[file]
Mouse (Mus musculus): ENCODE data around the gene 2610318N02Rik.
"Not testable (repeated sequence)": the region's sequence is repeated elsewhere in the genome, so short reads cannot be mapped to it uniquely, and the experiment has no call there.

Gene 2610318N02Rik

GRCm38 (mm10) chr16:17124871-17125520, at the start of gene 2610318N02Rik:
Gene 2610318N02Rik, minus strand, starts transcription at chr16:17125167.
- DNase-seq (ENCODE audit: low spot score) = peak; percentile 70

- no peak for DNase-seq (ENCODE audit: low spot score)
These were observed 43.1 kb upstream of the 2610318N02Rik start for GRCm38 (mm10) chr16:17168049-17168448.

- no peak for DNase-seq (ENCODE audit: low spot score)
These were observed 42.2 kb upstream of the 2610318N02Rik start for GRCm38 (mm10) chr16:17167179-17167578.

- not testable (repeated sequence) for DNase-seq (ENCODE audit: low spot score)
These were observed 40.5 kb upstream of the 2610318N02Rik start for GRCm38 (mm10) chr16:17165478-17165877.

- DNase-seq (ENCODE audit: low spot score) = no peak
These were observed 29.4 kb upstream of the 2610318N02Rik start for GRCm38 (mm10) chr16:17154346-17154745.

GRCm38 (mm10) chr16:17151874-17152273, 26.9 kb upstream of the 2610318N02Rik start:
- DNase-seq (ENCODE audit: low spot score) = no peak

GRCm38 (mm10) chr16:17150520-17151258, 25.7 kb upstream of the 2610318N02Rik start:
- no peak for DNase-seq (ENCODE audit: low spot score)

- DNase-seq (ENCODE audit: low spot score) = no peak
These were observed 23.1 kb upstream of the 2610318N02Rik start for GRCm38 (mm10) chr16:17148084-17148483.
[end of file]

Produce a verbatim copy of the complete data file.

Mouse (Mus musculus): ENCODE data around the gene 2610318N02Rik.
"Not testable (repeated sequence)": the region's sequence is repeated elsewhere in the genome, so short reads cannot be mapped to it uniquely, and the experiment has no call there.

Gene 2610318N02Rik

GRCm38 (mm10) chr16:17124871-17125520, at the start of gene 2610318N02Rik:
Gene 2610318N02Rik, minus strand, starts transcription at chr16:17125167.
- DNase-seq (ENCODE audit: low spot score) = peak; percentile 70

- no peak for DNase-seq (ENCODE audit: low spot score)
These were observed 43.1 kb upstream of the 2610318N02Rik start for GRCm38 (mm10) chr16:17168049-17168448.

- no peak for DNase-seq (ENCODE audit: low spot score)
These were observed 42.2 kb upstream of the 2610318N02Rik start for GRCm38 (mm10) chr16:17167179-17167578.

- not testable (repeated sequence) for DNase-seq (ENCODE audit: low spot score)
These were observed 40.5 kb upstream of the 2610318N02Rik start for GRCm38 (mm10) chr16:17165478-17165877.

- DNase-seq (ENCODE audit: low spot score) = no peak
These were observed 29.4 kb upstream of the 2610318N02Rik start for GRCm38 (mm10) chr16:17154346-17154745.

GRCm38 (mm10) chr16:17151874-17152273, 26.9 kb upstream of the 2610318N02Rik start:
- DNase-seq (ENCODE audit: low spot score) = no peak

GRCm38 (mm10) chr16:17150520-17151258, 25.7 kb upstream of the 2610318N02Rik start:
- no peak for DNase-seq (ENCODE audit: low spot score)

- DNase-seq (ENCODE audit: low spot score) = no peak
These were observed 23.1 kb upstream of the 2610318N02Rik start for GRCm38 (mm10) chr16:17148084-17148483.